Recount: The Importance of Talking About Your Day

Talking with children is important because it builds your child’s language and communication skills. By creating opportunities for your child to re-tell stories you can support your child’s understanding of how stories work. This is a great way to support early literacy skills and will help with reading comprehension and their development of simple sentence construction.

When you go on an outing or holiday with your child take a few photos of things happening around you. For example, during a trip to the farm, take photos as your child feeds the animals, goes on a ride, or eats lunch. Later, look at the photos together and use them to help guide your child to recount what happened at the farm. By placing the pictures in a sequence, it opens an opportunity for you to support your child’s understanding of sequence and related vocabulary such as ‘first’, ‘next’, and ‘last’. Get your child to conclude with an “closing statement” such as “when we go back, we looked at the pictures and…” or “I really liked going to the farm because….”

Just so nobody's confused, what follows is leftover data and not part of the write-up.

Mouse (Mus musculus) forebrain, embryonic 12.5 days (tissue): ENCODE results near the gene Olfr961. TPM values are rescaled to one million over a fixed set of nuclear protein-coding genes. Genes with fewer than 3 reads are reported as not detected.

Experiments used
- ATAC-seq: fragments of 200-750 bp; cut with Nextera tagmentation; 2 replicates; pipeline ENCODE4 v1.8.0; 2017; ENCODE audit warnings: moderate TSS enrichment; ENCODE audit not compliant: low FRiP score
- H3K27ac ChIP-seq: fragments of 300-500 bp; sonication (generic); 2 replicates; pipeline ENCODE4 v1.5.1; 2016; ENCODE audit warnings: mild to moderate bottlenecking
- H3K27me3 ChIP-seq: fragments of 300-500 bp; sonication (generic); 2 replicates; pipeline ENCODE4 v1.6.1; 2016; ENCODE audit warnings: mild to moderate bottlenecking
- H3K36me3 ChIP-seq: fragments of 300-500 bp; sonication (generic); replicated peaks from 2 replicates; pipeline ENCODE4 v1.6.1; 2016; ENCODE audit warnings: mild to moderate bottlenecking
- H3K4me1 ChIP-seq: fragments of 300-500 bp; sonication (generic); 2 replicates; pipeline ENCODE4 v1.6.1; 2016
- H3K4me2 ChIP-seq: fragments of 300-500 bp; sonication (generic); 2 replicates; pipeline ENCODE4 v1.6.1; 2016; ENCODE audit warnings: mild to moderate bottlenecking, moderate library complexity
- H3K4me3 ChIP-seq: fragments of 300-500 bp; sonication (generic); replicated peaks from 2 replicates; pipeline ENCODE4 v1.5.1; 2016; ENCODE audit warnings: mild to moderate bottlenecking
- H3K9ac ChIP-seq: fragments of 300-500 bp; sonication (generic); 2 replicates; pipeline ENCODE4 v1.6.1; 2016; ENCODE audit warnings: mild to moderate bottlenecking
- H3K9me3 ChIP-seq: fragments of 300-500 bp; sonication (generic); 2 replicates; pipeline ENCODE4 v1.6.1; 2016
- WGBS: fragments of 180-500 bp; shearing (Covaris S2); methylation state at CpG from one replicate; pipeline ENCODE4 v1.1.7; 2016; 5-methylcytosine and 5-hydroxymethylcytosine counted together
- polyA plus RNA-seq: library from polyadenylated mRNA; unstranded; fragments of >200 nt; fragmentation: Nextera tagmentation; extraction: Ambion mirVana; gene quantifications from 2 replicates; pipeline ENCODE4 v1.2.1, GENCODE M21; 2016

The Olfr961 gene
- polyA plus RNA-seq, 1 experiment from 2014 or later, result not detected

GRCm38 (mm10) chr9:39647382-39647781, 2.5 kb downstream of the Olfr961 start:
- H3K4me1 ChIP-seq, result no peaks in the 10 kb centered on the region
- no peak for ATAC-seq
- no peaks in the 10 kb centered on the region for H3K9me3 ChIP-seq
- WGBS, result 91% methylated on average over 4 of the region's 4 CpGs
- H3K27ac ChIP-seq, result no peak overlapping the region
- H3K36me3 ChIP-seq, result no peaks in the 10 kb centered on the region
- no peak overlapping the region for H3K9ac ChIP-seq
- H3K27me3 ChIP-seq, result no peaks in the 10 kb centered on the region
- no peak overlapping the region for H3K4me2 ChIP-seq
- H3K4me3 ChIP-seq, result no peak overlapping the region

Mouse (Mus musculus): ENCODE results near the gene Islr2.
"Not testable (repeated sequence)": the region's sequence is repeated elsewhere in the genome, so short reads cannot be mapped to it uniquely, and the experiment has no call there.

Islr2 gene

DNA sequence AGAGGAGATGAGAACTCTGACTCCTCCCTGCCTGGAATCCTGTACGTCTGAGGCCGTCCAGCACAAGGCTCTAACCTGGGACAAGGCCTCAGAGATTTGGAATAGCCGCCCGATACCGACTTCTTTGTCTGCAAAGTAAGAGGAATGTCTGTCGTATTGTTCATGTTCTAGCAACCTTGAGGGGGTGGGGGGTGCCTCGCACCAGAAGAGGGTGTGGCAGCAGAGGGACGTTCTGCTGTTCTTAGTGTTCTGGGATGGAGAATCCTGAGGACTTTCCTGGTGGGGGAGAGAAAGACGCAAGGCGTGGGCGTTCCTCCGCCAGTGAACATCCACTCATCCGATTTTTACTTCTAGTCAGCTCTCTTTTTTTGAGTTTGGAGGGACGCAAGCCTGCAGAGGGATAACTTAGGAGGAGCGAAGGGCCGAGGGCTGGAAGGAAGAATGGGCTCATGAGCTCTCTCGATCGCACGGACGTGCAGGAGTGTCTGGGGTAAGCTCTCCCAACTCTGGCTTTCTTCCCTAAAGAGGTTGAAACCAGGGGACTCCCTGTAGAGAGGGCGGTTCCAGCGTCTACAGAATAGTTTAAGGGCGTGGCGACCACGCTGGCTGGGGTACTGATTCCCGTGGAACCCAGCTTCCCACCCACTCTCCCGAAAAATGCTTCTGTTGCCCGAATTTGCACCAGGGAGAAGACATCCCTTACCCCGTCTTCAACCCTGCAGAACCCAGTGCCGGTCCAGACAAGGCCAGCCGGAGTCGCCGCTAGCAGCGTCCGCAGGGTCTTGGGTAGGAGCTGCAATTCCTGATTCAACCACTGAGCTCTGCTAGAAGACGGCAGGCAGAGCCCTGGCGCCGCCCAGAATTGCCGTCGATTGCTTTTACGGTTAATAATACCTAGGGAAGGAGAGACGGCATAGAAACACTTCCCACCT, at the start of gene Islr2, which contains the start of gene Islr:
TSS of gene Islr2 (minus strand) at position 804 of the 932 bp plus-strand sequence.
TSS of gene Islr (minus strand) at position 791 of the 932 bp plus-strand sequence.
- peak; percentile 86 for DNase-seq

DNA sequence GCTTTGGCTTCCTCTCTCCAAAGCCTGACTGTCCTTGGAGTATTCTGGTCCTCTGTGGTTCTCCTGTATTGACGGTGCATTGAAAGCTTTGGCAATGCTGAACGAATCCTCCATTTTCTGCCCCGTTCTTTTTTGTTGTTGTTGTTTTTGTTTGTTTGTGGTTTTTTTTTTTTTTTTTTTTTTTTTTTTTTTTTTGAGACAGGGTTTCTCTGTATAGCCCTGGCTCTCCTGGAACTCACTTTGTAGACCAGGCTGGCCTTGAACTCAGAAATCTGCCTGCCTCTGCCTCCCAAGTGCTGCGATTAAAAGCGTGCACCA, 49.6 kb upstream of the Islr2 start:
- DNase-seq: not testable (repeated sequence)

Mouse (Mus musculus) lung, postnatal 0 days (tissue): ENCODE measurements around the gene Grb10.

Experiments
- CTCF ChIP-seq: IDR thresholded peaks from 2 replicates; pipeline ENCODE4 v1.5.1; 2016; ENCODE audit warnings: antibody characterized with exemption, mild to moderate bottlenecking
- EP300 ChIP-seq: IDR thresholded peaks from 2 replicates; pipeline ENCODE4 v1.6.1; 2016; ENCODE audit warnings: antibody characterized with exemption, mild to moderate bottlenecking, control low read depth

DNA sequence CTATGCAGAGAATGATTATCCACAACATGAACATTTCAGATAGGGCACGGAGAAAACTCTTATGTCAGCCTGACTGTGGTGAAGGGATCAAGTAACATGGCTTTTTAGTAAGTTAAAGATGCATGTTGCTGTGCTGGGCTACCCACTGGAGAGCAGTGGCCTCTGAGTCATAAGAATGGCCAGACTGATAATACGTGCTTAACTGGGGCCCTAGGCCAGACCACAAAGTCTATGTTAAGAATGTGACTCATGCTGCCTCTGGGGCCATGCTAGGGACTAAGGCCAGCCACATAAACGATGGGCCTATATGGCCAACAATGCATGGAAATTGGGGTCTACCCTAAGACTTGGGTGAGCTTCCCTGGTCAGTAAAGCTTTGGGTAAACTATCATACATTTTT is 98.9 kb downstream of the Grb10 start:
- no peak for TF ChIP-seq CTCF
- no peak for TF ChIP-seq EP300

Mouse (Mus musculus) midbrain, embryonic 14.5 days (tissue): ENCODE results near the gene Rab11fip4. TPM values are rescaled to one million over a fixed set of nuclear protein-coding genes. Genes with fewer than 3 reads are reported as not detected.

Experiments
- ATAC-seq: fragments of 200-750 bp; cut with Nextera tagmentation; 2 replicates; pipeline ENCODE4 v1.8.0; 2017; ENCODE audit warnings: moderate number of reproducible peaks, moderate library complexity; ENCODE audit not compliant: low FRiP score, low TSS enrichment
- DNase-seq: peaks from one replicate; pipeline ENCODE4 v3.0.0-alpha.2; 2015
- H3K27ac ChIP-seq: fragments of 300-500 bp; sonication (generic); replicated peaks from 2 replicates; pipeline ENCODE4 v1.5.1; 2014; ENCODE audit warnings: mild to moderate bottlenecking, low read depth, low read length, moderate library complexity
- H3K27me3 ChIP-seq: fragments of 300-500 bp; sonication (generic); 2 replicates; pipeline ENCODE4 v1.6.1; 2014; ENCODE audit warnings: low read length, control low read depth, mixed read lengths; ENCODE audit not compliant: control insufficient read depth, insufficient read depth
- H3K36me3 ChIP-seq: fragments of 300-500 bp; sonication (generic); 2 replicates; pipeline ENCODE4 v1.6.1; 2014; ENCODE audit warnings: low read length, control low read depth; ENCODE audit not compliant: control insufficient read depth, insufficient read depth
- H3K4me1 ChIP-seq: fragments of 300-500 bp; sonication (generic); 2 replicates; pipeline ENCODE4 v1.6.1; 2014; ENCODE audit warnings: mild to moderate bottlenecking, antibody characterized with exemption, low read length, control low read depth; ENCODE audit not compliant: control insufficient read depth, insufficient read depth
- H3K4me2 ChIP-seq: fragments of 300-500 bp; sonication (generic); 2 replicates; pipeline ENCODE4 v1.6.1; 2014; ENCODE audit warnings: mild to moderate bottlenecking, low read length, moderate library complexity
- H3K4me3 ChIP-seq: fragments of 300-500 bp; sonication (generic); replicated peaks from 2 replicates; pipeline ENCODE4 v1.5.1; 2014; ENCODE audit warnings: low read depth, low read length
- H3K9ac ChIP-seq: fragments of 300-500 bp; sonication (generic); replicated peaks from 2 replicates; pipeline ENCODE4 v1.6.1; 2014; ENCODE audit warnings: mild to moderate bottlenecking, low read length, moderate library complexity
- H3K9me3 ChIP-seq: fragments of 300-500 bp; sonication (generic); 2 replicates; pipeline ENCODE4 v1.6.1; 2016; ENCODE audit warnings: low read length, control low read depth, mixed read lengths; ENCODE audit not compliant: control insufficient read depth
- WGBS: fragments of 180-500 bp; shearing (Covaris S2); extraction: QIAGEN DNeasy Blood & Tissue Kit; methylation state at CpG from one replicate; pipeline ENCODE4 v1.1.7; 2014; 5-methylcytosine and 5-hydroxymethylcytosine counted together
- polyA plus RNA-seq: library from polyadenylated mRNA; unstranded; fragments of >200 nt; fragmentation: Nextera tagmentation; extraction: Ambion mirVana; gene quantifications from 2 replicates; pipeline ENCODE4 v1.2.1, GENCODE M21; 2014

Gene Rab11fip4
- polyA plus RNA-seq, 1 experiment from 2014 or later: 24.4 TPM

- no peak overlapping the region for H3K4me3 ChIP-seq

Encourage your child to include who is the picture, what they are doing and where they are.

You could create your own personalised book as a fun and personal way to enhance your child’s language skills.


Reading and Writing Nonfiction Genres. Buss, Kathleen; Karnowski, Lee Writing frames: Scaffolding children’s nonfiction writing in a range of genres. Lewis Maureen, Wray David

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